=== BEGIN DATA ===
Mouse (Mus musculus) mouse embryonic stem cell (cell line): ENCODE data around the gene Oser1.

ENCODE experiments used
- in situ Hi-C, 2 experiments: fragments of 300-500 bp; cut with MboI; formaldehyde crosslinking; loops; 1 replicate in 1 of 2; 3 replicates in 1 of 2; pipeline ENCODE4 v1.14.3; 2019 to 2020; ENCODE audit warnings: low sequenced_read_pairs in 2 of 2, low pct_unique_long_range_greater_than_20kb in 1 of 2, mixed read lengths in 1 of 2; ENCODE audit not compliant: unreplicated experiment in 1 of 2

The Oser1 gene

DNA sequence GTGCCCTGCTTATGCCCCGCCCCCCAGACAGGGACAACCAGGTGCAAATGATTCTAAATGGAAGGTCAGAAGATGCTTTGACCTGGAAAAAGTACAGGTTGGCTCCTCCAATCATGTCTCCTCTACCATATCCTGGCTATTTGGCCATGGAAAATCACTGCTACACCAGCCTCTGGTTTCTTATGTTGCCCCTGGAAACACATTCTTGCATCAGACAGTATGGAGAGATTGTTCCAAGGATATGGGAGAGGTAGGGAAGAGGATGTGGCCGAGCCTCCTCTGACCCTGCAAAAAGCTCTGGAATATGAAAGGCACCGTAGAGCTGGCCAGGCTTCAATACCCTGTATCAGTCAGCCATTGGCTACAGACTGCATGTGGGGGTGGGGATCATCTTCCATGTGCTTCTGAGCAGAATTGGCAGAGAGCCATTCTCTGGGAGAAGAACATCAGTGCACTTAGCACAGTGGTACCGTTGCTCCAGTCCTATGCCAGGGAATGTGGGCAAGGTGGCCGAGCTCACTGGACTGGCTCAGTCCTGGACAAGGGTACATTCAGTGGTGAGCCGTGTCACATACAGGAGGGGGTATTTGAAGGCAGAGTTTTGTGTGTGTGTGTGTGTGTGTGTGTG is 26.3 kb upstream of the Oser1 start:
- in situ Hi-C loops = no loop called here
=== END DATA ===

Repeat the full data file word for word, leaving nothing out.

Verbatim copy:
Mouse (Mus musculus) mouse embryonic stem cell (cell line): ENCODE data around the gene Oser1.

ENCODE experiments used
- in situ Hi-C, 2 experiments: fragments of 300-500 bp; cut with MboI; formaldehyde crosslinking; loops; 1 replicate in 1 of 2; 3 replicates in 1 of 2; pipeline ENCODE4 v1.14.3; 2019 to 2020; ENCODE audit warnings: low sequenced_read_pairs in 2 of 2, low pct_unique_long_range_greater_than_20kb in 1 of 2, mixed read lengths in 1 of 2; ENCODE audit not compliant: unreplicated experiment in 1 of 2

The Oser1 gene

DNA sequence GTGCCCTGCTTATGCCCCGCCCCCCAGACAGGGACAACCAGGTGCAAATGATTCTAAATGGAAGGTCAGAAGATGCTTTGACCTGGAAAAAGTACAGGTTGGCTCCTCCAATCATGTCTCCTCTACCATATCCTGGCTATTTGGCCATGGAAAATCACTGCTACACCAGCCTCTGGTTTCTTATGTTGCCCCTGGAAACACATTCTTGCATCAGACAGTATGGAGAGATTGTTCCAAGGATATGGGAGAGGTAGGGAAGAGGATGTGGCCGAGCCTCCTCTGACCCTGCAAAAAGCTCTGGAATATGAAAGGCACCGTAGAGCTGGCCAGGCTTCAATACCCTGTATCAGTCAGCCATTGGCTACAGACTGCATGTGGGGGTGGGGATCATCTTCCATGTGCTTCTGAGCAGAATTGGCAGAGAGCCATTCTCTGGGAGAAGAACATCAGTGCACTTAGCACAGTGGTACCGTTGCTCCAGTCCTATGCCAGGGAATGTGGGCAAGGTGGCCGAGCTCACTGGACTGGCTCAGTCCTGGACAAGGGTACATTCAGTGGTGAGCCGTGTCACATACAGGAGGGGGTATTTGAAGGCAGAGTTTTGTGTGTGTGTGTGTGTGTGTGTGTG is 26.3 kb upstream of the Oser1 start:
- in situ Hi-C loops = no loop called here